Burlington to get COVID windfall of $11.8 million; councilman suggests cutting taxes for city residents
Local government leaders have faced quite a conundrum since President Joe Biden signed the so-called American Rescue Plan into law on March 11 and effectively lifted the flood gates on nearly $2 trillion in federal pandemic relief.
With the first installment of these funds scheduled to pour into city and county coffers next month, local officials have only received the vaguest instructions on how they can spend this financial infusion, which is the latest in a series of federal allocations spurred by the ongoing coronavirus pandemic.
But the question of what to do with this revenue seems to have already resolved itself for one member of Burlington’s city council, who has openly declared his desire to pass these particular bucks to the city’s taxpayers.
During a regularly-scheduled work session on Monday, councilman Jim Butler seized on the idea of a municipal tax cut as a way to disburse some of the nearly $11.8 million that the city expects to receive from this aid package.
Butler endorsed this idea after Louisa Sholar, a fellow with UNC’s School of Government, informed the council that there’s nothing to prevent cities from using this revenue to fund “tax cuts” or “local stimulus payments.”
Sholar added that municipalities may also be able to distribute this money to nonprofit organizations, private companies that provide transit services, and “special-purpose” units of government. But it
was the prospect of sharing the wealth with Burlington’s taxpayers that really seemed to leave a lasting impression on Butler.
“There are no restrictions for tax cuts,” he told the rest of the council, “and I’m sure everybody would vote for that.”
Butler’s suggestion drew a skeptical response from Burlington’s mayor Ian Baltutis, who warned that the U.S. Treasury Department might forbid local governments from using pandemic relief funds to “reduce” their existing budgets.
Butler argued, however, that if there are genuinely no restrictions on tax cuts, the council may be able to use the federal dollars to supplant the city’s tax revenue without actually reducing its budget.
In either case, he called on his colleagues to keep this option in mind after May 10, when the city expects to get the first installment of the promised federal aid.
Sholar told the council that the Treasury Department has, so far, provided only the most basic guidance on what local governments can do with the funds they receive under the American Rescue Plan.
She added that the National League of Cities and its state-level equivalent, the N.C. League of Municipalities, have identified
several broad categories of allowable outlays based on initial indications from the Treasury Department.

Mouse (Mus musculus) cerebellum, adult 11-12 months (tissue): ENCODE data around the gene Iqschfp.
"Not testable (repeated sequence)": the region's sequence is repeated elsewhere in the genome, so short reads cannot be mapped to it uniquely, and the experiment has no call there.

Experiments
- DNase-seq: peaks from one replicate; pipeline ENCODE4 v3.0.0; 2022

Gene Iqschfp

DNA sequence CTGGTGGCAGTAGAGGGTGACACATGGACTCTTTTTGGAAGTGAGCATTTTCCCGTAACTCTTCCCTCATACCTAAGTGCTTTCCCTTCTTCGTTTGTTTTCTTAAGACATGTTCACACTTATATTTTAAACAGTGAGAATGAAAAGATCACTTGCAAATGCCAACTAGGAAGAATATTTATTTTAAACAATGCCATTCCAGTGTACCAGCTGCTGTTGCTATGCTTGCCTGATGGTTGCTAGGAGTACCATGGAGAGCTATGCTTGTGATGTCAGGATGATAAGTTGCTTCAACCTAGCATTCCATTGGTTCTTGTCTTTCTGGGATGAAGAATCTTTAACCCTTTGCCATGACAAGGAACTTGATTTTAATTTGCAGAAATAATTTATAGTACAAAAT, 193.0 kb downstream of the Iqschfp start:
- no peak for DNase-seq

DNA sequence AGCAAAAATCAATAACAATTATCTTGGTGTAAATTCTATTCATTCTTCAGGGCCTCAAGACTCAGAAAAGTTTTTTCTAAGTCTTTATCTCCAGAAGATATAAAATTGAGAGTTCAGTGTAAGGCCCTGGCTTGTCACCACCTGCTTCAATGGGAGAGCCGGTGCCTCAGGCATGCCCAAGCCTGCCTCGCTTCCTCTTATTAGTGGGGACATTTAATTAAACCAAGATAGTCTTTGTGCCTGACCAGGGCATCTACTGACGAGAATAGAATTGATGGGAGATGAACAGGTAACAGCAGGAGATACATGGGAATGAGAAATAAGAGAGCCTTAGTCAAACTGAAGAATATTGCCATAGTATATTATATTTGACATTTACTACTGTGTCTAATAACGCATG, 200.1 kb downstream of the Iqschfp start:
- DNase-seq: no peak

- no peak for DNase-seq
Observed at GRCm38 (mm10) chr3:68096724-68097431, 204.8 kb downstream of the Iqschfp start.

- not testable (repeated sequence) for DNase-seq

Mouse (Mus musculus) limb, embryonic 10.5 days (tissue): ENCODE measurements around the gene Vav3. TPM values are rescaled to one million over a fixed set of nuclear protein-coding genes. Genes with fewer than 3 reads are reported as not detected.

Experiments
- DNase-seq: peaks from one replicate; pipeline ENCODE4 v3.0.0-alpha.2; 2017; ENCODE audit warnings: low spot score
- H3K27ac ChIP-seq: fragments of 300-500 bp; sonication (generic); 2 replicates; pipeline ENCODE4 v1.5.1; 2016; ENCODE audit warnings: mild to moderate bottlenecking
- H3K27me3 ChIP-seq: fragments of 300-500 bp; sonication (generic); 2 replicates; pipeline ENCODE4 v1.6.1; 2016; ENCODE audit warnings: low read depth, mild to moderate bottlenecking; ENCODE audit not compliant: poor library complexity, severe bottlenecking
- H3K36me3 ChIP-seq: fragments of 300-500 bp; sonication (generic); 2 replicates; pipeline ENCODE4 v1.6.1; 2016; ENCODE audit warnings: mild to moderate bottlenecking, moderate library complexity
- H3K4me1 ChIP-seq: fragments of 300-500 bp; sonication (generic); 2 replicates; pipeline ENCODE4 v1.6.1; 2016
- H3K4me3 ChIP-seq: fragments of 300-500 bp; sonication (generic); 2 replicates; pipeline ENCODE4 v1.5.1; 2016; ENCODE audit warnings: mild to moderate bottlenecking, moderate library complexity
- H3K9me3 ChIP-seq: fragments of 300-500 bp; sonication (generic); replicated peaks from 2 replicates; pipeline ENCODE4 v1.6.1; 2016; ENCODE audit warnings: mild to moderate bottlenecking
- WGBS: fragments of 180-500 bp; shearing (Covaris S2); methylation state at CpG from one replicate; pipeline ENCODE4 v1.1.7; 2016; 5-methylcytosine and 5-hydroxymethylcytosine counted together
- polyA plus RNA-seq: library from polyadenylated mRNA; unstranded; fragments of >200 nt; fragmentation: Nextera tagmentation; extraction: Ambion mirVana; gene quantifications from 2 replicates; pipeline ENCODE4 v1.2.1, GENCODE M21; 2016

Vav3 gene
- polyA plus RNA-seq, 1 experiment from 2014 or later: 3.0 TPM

These permitted uses include direct responses to the pandemic, “premium pay” for public and nonpublic employees who do “essential work,” and allocations to supplement revenues that have fallen off during the pandemic.
Sholar told the council that these first three categories are all intertwined with the ongoing pandemic, while the case is a bit different for the fourth allowable area of spending, which concerns investments in water, sewer, and broadband infrastructure.
“This is the only one that does not spell out a specific requirement tied to the public health emergency,” she went on to elaborate.
Sholar said that, according to the N.C. League of Municipalities, Burlington can expect to receive $11,760,000 from the latest federal financial stimulus. She noted that these funds are slated to be disbursed in two “tranches;” the first to come 60 days after the stimulus bill was signed into law, and the second to arrive a year
Sholar told the council that the city will have until December of 2024 to decide how best to distribute these funds. She added that the league of municipalities advises its members to consider both government and community needs in making these outlays, prioritize uses that ensure fiscal stability or put people back to work, and keep careful records of its allocations.
She said that the league also encourages municipalities to thank their Congress representatives for the financial stimulus by inviting them to ribbon cuttings and ceremonial reopenings.
“Earmarks” to return in Washington spending bills
Another item that Sholar addressed with the council is the return of federal “earmarks,” or specific line items that members of Congress had traditionally slipped into the national budget on behalf of constituents.
Known pejoratively as “pork,” the practice of earmarks was discontinued some years ago only to make a sudden comeback earlier this year.
The U.S. House of Representatives, which is the point of origin for all federal spending bills, has reportedly given its members until April 15 to submit up to 10 prospective earmarks for the next federal budget.
According to Burlington’s city manager Hardin Watkins, Rep. Ted Budd, a Republican who represents the portion of Burlington that lies in Alamance County, has opted not to submit any earmarks this year.
Watkins added, however, that the city may be able to get some budgetary consideration from Rep. Kathy Manning, a Democrat whose district includes the portion of Burlington that spills over into eastern Guilford County. The city manager noted that he and his fellow administrators have already identified three projects in this part of the city that may be ripe for an earmark from Manning.